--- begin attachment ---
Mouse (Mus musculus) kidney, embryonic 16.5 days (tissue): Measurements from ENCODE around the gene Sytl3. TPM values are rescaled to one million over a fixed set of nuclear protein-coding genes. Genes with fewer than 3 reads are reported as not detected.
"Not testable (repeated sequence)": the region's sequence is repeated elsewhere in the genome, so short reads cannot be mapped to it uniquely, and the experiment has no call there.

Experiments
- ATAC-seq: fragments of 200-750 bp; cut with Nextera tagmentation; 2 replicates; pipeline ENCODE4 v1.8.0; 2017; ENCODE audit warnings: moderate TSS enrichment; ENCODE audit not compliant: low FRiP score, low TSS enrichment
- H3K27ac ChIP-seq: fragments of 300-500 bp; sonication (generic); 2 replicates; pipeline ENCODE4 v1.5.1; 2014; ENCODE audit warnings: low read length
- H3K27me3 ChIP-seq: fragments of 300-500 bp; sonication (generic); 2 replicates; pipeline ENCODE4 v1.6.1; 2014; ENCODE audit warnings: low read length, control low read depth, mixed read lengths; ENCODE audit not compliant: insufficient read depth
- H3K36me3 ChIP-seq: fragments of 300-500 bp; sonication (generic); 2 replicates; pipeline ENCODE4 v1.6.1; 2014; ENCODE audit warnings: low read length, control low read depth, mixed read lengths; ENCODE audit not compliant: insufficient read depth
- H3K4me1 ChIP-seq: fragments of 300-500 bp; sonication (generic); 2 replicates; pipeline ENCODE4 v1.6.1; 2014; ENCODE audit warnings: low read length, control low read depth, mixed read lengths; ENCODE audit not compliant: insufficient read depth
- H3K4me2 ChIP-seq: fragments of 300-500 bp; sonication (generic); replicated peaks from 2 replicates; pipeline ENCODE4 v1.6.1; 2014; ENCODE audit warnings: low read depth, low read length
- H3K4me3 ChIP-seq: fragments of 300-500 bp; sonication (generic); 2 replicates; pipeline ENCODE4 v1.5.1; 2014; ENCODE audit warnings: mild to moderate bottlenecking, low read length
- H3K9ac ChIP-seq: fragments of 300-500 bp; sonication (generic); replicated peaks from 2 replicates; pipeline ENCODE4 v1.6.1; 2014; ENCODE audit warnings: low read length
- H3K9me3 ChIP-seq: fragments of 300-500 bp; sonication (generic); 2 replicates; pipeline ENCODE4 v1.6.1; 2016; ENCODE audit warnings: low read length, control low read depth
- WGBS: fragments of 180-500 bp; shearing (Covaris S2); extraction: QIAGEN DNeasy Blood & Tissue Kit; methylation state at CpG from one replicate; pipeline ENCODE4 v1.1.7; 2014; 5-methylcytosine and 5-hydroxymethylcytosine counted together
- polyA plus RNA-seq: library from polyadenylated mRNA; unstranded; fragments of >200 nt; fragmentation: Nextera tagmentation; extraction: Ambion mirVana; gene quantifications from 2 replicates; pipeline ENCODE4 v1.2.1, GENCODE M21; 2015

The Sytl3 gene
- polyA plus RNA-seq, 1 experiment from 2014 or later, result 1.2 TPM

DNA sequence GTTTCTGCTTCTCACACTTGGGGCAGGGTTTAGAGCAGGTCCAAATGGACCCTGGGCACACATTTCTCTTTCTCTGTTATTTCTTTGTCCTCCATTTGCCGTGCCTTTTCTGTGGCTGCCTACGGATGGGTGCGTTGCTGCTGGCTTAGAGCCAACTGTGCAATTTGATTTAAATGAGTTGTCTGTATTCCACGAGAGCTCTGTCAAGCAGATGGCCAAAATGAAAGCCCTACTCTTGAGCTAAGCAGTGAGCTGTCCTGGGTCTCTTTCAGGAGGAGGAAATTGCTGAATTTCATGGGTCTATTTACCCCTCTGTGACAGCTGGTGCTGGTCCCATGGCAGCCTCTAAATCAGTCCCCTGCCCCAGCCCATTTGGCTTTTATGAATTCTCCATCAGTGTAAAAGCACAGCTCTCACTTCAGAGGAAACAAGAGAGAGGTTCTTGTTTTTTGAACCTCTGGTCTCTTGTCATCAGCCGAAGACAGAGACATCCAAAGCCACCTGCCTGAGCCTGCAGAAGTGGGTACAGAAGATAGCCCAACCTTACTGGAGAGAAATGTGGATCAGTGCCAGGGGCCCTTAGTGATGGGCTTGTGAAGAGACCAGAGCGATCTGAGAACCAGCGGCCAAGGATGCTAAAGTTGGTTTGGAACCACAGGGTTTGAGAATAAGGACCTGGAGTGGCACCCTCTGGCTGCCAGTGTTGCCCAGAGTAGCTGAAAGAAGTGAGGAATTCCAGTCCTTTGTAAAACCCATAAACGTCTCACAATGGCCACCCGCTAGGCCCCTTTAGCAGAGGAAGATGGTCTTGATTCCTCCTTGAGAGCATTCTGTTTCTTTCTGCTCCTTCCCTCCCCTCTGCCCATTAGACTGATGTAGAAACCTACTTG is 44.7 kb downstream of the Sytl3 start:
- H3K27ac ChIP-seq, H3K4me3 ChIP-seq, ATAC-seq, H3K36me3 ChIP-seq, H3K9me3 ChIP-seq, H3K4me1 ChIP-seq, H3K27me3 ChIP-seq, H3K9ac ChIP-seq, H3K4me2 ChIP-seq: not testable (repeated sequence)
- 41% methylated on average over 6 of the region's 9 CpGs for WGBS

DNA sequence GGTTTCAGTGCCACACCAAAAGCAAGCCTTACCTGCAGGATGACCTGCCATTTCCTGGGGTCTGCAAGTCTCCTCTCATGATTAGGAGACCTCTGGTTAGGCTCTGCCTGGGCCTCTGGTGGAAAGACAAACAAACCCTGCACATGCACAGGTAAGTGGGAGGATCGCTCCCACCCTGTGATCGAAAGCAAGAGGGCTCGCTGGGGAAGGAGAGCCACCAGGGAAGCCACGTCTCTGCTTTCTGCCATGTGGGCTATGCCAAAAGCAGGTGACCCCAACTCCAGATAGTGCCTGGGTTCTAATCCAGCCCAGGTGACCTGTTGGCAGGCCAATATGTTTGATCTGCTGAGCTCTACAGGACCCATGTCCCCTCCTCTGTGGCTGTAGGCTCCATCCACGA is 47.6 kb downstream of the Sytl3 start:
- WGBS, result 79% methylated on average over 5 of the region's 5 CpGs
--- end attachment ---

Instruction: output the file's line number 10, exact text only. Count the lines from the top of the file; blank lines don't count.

- H3K4me3 ChIP-seq: fragments of 300-500 bp; sonication (generic); 2 replicates; pipeline ENCODE4 v1.5.1; 2014; ENCODE audit warnings: mild to moderate bottlenecking, low read length